GROTON – The town Planning and Zoning Commission voted Tuesday night to place a one-year moratorium on large data centers, giving the commission time to decide on how best to regulate the businesses.
The moratorium will put a halt to all applications for data centers larger than 5,000 square feet, and is meant to give the commission a year to write regulations for the centers – which Groton Zoning Official Peter Zvingilas said last year would be considered a “telecommunication facility” in the town’s zoning regulations, which are allowed with a site plan approval.
Proposals for large-scale data centers have become a major issue for Groton residents, who have voiced their concerns regarding potential noise and light pollution, air pollution from diesel generators used for “peak shaving,” and water pollution from runoff.
Residents who spoke at the public hearing Tuesday night supported the moratorium, citing similar concerns about air pollution from diesel generators, and about the potential for runoff that could pollute Groton’s drinking water supply.
In March, the Groton Town Council rejected a tax agreement with NE Edge for two data centers south of Interstate 95 over what town officials said were concerns about a “rushed process” to come to an agreement for a payment in lieu of property taxes. In 2021, the General Assembly exempted data centers from sales and property taxes for the first 20 years of their operation in an effort to lure more of the business to the state.
In a memo to Groton Assistant Planning Director Deborah Jones, Zvingilas suggested that the moratorium should only apply to data centers of “significant size,” to avoid inadvertently stopping modifications or maintenance to smaller data centers used for government operations or “normal business use.”
“The concern was that definition could easily apply to the servers down at town hall and prohibit changing out a server or adding another server, as well as other small businesses,” Jones said.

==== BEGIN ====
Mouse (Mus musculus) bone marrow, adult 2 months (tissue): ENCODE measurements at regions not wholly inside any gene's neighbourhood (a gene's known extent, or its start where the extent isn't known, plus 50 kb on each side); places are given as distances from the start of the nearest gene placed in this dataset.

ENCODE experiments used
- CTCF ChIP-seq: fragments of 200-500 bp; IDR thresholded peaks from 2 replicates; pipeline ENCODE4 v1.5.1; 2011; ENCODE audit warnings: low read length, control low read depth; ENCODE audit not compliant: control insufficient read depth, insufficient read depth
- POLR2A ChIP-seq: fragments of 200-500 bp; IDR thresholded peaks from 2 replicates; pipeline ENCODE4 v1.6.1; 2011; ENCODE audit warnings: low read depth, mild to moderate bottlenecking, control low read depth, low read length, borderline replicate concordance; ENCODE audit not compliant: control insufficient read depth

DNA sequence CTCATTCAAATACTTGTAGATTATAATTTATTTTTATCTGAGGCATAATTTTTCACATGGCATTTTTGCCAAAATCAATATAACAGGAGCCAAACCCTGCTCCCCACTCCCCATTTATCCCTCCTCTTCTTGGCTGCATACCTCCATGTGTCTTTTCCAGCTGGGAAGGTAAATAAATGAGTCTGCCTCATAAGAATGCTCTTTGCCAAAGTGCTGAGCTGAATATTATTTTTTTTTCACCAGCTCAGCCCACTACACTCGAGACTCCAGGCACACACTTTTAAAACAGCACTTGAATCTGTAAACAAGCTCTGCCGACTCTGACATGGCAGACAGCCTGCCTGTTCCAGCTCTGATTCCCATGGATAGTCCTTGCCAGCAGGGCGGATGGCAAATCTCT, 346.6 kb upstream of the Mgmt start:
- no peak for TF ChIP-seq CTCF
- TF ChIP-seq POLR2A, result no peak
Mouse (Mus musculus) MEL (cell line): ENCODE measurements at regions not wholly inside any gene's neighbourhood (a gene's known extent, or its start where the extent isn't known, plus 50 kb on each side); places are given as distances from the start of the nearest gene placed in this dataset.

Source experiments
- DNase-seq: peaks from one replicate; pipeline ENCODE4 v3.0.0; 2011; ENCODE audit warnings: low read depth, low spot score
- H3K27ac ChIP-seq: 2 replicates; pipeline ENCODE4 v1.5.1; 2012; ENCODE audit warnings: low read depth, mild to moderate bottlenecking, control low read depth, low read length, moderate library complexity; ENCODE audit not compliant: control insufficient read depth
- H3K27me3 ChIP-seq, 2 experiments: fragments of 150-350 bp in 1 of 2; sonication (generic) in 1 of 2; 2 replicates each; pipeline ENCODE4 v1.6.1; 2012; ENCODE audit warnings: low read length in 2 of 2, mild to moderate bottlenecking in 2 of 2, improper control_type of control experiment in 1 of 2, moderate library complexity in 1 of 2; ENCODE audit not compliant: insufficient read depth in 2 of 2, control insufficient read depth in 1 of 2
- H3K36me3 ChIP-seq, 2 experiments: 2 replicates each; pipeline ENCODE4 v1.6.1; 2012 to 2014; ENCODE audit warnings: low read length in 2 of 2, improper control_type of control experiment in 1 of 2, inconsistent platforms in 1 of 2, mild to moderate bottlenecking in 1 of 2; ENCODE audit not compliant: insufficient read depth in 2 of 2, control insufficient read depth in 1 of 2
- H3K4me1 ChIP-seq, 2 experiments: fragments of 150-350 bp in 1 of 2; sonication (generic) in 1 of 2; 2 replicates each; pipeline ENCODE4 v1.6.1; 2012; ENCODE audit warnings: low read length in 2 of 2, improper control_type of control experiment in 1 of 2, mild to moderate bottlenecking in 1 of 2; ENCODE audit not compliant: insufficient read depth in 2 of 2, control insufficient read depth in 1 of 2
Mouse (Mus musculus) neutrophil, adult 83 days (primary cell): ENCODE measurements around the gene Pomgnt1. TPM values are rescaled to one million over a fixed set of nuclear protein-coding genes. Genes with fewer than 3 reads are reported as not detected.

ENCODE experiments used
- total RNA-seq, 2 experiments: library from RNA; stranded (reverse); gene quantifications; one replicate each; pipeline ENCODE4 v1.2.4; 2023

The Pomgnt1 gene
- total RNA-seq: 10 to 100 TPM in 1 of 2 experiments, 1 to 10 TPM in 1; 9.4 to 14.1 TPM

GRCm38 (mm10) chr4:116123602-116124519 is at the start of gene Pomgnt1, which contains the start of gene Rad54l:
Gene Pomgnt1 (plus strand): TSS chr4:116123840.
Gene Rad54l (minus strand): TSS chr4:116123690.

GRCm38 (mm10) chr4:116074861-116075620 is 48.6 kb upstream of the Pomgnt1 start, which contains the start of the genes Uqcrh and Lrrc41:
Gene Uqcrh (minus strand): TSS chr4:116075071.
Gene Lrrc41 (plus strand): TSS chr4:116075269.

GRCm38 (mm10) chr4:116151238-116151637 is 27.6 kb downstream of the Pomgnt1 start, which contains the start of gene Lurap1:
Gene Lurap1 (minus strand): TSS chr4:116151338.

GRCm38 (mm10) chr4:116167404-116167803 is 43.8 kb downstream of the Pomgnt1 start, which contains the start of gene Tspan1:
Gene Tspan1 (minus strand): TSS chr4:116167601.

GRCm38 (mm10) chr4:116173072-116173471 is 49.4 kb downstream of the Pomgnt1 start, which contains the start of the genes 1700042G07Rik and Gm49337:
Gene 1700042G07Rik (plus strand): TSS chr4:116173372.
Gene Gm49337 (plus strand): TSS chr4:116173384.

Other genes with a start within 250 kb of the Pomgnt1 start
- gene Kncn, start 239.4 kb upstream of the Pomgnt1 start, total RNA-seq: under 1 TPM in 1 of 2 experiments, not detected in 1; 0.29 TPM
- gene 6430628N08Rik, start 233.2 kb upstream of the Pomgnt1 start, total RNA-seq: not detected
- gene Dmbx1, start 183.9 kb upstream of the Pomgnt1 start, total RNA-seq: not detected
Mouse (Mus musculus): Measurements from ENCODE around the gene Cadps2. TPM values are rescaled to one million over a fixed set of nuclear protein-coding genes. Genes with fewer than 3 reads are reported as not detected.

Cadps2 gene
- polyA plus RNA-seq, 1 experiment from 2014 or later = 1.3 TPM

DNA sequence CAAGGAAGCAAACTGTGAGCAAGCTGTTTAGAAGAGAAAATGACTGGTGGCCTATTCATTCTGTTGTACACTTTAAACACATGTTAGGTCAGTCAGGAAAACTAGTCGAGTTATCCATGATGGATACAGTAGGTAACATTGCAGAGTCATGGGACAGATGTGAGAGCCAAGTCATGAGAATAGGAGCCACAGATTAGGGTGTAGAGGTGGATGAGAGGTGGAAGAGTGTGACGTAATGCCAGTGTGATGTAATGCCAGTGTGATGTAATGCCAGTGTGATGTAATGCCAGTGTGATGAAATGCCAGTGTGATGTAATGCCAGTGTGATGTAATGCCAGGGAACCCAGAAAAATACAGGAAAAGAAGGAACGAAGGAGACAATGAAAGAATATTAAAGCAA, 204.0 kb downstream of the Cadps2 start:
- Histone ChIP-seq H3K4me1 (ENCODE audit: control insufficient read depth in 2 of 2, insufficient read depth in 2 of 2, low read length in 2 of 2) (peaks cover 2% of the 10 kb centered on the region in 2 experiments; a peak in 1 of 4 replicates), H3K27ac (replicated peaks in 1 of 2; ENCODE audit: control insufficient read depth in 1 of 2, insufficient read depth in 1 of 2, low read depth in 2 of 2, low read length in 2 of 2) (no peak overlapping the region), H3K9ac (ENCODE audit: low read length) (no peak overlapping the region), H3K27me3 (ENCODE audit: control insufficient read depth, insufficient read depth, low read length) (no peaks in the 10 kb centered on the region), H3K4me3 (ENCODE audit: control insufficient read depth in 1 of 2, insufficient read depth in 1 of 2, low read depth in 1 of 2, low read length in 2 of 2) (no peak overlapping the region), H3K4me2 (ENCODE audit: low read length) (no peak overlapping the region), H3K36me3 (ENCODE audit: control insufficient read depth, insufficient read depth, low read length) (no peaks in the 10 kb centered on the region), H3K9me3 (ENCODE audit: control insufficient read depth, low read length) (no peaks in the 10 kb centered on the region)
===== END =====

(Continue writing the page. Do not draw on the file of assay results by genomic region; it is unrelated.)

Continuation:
Jones told the commission during the meeting that the regulation would only apply to the Town of Groton, not Groton Long Point, Noank or the City of Groton – so it won’t impact Pfizer and its data center, or Electric Boat.
Jones told CT Examiner that the regulation would not impact any negotiations between the town council and a data center developer about a potential host municipality fee agreement, but it would block any application for the Planning and Zoning Commission to approve a data center project.
Zvingilas wrote that he researched similar zoning regulations around the country and found that they commonly exempted data centers up to 5,000 square feet, but he said the commission had the discretion to change that threshold as it saw fit.
The commission weighed the 5,000 square foot minimum, briefly considering different definitions for smaller data centers and “hyper scale” centers like the one proposed by NE Edge, but settled on using 5,000 square feet as the benchmark for the moratorium while they worked out full regulations for data centers.
The commission will meet again on Wednesday night to review pre-applications for regulations changes governing data centers, as well as short-term rentals and marijuana.
In a memo to the commission, Town Planner Jon Reiner said that data centers may be “physically indistinguishable” from many light industrial or commercial uses from the outside, but they have their own distinct concerns around electricity and water use, noise, safety and security needs, and low density of employment.
Reiner said the commission will need to consider if large data centers should be allowed at all, and if so, where, and what size of center would trigger a review by the commission.
He said that the Horsley Witten Group, which the town hired to advise the commission on the three issues being discussed Wednesday, recommended limiting data centers to light industrial zones, and regulating data centers that are 10,000 square feet or larger.